I’ve Come A Long Way, Baby

Posted on December 18, 2008

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I couldn’t have thought of a better heading to this post. If you, a passionate dance music afficionado, are thinking Fatboy Slim’s You’ve Come A Long Way, Baby (personally, one of two albums, the other being The Prodigy’s Fat Of The Land that broke the shackles of what people normally thought of dance and made it more viable to previous non-dance critics, both commercially and visibility) upon seeing the title post then you’re not wrong at all. But this post isn’t about what I listen to (more on that in the future?), it’s about I, Me and Myself.

Crystal graduates today from university. Her family/my in-laws (who arrived yesterday morning and is putting up at my house) are obviously elated. I know it’s got nothing to do with the first in the family to graduate with a Bachelor or the fact that the family had worked, saved and sacrificed a fair bit in the previous years to see her though university. Rather, it’s just knowing that Crystal has made a mark on her life, a small achievement that will be eclipsed by future successes. But right now, at this very moment, this very day, nothing matters more than seeing your name being flashed on the screen (I just hope they don’t spell it wrongly!), walking up the podium while flashing your biggest toothy grin and enjoying every moment of it.

Clowning around with Michele. What a difference a year makes since graduation in 2007.

Clowning around with Michele. What a difference a year makes since graduation in 2007.

You can graduate with as many Bachelors as you might see fit, but the first one is always special. Nothing tops the crowning glory in one’s short, youthful life. Of course, if you’re like Crystal or myself, who are mature aged students who went back to university after working for many years, it’s a different path we took. Nonetheless, it’s a path that mirrors students who went straight into university after Year 12. We all want to make a mark in our lives. We like to know that we are something and we can achieve it if we put our hearts into it. It does not matter how old you are. I know of several university mates who’ve got a couple of kids, in the mid-30s and are still as ‘youthful’ as fellow students two decades their junior.

I was 28 when I finally had my name emblazoned on a piece of paper that said ‘admitted to the Degree of’. Not that it meant anything to me back then. In fact, it still doesn’t. In hindsight, it’s just a piece of paper. I don’t really think a Degree matters as much as being true to yourself, knowing what you want and moving on without regrets.

But if someone had told me five years ago that I’d have given up a comfortable Advertising job to be closer to my now fiancee, pursued a Degree, purchased a property, granted an Australian work/de facto visa, get married in 2009 and settle down in Melbourne, Australia I’d have called your bluff and thought you’re batty. Nobody would have thought it possible. If someone was writing a script, wanted something almost bordering on unbelievable and thought of the most amazing success story, it would look something like my life.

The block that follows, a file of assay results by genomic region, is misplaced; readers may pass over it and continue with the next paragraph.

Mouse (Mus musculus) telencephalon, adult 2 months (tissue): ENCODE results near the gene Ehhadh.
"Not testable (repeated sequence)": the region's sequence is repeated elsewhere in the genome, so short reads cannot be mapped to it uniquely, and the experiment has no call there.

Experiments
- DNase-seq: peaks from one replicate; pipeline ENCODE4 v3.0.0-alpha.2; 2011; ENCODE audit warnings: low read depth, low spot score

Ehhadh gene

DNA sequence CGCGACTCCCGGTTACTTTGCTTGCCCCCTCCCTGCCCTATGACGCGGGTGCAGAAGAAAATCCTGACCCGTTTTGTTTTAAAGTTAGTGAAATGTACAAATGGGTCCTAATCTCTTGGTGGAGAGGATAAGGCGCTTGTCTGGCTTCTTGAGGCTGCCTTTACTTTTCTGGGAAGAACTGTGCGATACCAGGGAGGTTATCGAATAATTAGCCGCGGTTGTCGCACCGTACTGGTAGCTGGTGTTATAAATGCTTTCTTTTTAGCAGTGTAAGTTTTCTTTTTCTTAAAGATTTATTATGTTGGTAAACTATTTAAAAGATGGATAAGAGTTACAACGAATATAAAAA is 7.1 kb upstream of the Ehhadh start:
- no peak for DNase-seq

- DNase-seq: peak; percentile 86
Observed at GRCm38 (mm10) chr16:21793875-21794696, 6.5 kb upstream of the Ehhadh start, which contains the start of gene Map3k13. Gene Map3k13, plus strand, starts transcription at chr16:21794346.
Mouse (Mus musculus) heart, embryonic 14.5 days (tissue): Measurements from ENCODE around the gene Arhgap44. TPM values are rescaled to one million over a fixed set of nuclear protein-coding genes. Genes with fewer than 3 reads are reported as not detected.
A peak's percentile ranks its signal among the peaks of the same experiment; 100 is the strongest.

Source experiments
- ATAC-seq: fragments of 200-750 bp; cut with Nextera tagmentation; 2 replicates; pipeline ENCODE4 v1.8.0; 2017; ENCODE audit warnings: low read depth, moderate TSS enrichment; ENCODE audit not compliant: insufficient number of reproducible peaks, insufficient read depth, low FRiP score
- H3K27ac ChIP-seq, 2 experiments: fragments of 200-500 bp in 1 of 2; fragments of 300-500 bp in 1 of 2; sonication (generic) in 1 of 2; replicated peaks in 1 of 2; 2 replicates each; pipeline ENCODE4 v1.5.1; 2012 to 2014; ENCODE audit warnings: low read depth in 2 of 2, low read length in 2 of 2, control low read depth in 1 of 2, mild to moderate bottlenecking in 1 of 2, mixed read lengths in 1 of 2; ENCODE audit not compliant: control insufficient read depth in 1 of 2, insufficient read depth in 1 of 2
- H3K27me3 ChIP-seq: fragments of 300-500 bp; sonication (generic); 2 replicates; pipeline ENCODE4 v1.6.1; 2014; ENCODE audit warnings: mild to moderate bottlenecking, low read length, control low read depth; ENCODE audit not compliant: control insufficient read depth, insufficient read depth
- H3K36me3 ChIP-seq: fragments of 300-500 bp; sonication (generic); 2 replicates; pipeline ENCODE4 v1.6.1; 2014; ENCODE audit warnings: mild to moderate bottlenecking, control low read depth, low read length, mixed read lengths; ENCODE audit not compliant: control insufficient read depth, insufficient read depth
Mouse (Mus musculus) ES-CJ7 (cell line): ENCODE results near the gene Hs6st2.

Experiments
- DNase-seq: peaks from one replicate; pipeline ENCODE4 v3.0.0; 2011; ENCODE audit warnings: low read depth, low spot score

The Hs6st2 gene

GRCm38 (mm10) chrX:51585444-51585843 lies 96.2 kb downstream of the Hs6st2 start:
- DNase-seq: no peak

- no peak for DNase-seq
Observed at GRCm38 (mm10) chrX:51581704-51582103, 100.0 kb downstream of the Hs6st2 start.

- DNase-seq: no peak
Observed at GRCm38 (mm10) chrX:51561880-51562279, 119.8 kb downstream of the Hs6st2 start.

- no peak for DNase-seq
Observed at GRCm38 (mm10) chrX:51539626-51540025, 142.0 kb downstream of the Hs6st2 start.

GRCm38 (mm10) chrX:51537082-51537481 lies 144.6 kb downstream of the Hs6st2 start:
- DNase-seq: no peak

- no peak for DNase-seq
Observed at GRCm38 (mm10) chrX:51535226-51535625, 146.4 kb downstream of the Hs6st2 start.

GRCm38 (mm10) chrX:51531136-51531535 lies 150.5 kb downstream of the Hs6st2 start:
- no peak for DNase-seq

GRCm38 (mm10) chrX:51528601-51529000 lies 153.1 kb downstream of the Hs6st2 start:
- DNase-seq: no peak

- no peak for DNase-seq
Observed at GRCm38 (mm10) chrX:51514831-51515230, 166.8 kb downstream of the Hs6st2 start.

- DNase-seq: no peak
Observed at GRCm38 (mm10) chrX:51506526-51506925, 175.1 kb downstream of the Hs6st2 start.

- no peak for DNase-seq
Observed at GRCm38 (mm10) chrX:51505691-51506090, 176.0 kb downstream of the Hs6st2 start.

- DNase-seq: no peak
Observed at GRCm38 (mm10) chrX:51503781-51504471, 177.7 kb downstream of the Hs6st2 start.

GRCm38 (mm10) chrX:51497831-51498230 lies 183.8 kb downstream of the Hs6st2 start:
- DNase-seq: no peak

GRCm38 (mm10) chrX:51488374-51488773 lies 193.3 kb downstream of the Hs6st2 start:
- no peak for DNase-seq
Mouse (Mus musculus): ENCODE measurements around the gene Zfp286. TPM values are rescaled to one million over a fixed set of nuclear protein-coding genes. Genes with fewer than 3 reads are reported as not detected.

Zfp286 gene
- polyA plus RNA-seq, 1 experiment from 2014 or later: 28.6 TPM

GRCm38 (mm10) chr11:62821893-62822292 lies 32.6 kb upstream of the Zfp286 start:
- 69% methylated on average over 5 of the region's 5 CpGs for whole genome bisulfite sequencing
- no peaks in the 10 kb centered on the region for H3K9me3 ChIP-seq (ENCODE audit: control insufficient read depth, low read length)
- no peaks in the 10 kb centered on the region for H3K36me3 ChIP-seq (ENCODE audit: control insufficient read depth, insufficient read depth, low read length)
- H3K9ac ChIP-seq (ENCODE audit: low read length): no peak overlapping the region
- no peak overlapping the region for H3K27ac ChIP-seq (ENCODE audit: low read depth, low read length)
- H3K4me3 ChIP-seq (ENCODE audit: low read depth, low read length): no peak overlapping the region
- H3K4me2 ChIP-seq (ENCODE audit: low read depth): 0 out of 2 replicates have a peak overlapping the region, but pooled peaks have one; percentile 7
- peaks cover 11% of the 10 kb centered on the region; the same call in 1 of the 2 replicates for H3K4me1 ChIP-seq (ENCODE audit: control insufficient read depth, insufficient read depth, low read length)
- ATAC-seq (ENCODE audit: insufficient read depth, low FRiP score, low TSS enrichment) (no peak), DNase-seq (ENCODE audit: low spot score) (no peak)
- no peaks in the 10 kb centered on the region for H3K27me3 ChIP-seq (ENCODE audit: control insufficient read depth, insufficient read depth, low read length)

I have incredibly humble beginnings and was born into relative poverty. My parents are second generation Malaysians who moved to Singapore (making them first generation Singaporeans) for a better life. It was hard for them, making ends meet on a meagre wage because they weren’t Singaporeans and had no access to benefits citizens had. They rented for many years; dead money that could have been put into a house if they were Singaporeans. In fact, it wasn’t till I was around 12 my parents had finally saved enough money to buy their first apartment.

Yes it was quite tough. But I never felt like my childhood was any less privileged than any others. This was the era before the Internet, where Sega 8 bit and Atari were king, mobile phones were several kilogrammes light and policemen still wore shorts. I remember playing tag with neighbours, catching wild animals and putting them into jars, assembling imaginery superheroes with my Lego collection and going to a very elite and snobbish all-boys English school. My parents had the (rather peculiar to be honest, for it wasn’t the norm for the Chinese-educated) foresight to send me there and granted, the six years I spent there aren’t in the Top 100 Favourite Moments in my life but I took so much out of it.

I remember visiting classmates who are sons of prominent Ministers, millionaire businessmen and expats in their massive villas or four-storey apartments that houses two kitchens, and sitting in chauffeured cars. The friendship I once had with them disappeared as soon as they visited my house. Tiny and spartan. I was only nine years old, but it hit me hard. I remember the look on one of their faces – utter disbelief. Followed by contempt.

Being subjected to ridicule and alienation due to my family’s poverty and nationality (think about it as how Americans view Canadians/Mexicans, or how highly the Norwegians/Dutch/Finnish rate the Swedes) wasn’t fun, but if there’s one thing it taught me, it was seizing the opportunity and knowing who your allies are. I didn’t have to like it, but because I’m always considered somewhat of an outcast growing up (English-educated and poor? Impossible!) I knew never to rely on anyone but myself. As I grew older, I surrounded myself with friends who liked me for who I am, not what I represent.

Looking back at my younger days, I can’t help but think what I would have become had I not been privy to the other side of the fence. I really doubt I’d be where I am today had it not been a rather tasty concoction of my parents’ intervention and influence, bad primary school days and just a dogged determination to achieve something, no matter how long it took me.

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